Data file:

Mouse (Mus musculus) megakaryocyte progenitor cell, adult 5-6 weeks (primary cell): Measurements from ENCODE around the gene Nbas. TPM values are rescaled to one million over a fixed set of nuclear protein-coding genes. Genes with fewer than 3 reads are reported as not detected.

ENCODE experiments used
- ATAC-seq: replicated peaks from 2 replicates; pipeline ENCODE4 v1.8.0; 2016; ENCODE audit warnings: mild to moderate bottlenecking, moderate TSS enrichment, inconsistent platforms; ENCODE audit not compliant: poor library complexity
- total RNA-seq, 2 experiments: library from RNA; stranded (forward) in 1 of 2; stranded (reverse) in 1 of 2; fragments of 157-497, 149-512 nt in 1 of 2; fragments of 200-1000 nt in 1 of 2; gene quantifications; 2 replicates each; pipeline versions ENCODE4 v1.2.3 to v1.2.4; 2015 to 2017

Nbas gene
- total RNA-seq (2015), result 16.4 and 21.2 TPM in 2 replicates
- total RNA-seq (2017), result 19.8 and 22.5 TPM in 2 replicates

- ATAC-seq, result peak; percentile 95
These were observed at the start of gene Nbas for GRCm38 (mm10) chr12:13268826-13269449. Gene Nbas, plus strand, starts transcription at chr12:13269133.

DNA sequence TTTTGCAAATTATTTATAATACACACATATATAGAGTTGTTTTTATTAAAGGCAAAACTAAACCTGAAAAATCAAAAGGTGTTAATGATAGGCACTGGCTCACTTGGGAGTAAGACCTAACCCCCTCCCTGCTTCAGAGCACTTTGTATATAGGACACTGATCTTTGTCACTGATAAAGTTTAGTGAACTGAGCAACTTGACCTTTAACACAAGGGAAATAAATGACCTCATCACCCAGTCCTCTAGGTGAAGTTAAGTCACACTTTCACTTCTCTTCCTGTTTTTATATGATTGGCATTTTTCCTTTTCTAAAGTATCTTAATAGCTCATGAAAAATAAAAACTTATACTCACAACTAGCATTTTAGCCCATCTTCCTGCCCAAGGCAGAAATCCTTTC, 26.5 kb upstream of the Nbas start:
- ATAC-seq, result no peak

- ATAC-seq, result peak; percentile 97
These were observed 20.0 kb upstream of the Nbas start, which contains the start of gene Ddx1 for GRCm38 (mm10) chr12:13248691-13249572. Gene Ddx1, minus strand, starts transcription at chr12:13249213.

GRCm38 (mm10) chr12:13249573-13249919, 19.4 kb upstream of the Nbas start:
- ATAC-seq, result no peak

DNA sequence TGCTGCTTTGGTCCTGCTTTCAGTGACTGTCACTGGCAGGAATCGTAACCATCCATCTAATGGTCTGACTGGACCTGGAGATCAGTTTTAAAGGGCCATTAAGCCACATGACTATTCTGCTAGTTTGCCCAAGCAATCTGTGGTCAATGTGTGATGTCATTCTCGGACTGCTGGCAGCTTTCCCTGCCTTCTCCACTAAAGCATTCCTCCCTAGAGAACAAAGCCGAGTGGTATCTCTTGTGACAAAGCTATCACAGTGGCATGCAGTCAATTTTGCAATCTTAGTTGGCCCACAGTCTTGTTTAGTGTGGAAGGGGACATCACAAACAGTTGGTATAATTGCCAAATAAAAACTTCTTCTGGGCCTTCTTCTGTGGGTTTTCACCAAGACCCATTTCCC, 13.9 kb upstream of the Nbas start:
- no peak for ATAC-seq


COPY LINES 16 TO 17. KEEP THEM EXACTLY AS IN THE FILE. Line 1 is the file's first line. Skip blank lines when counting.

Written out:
DNA sequence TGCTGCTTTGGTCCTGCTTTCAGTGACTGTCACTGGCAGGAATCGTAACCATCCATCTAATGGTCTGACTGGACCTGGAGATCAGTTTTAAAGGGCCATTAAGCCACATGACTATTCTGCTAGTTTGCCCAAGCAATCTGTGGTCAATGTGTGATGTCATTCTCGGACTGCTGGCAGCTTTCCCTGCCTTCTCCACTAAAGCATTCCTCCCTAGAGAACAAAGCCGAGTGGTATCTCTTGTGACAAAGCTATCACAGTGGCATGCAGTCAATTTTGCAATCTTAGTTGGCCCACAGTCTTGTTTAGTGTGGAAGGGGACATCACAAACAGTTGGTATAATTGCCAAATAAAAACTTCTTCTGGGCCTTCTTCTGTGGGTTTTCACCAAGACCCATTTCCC, 13.9 kb upstream of the Nbas start:
- no peak for ATAC-seq